Permanent shadow

“[George McGovern] is still naïve enough to assume that anybody  who is honest and intelligent – with a good enough voting record on “the issues” – is a natural man for the White House. But this is stone bullshit. There are only two ways to make it in big-time politics today: One is to come on like a mean dinosaur, with a high-powered machine that scares the shit out of your entrenched opposition…. And the other is to tap the massive, frustrated enemies of a mainly young, disillusioned electorate that has long since abandoned the idea that we all have a duty to vote. This is like being told you have a duty to buy a new car, but you have to immediately choose between a Ford and a Chevy.”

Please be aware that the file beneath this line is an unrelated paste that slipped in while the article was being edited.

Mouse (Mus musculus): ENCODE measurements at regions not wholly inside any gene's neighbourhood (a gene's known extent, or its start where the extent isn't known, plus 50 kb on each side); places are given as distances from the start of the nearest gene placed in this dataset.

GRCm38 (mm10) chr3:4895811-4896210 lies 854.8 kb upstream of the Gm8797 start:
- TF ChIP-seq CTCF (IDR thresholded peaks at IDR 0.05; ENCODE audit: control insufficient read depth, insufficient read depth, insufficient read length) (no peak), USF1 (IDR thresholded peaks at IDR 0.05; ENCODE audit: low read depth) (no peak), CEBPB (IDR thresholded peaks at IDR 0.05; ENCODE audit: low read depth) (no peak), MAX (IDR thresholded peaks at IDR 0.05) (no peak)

I just picked up “Fear and Loathing on the Campaign Trail ’72.” It’s been on my shelf for five years and it’s about damn time I finished the thing.

I’ve never been able to totally immerse myself in politics the way so many hard-boiled reporters do. But it is somewhat of a personal goal, and if I’ll ever understand it, I may as well start here.

So much of Hunter S. Thompson’s writing resonates with today’s political landscape. Especially the above passage. It makes me wonder how much has really changed. On the surface, we have these great technological and social achievements, but beneath it’s business as usual.

Thompson was writing in the shadow of these incredible conflicts, like WWII, Korea, and Vietnam. I like to believe that my generation has evolved from such things. But maybe I’m dead wrong. Maybe that shadow is permanent.


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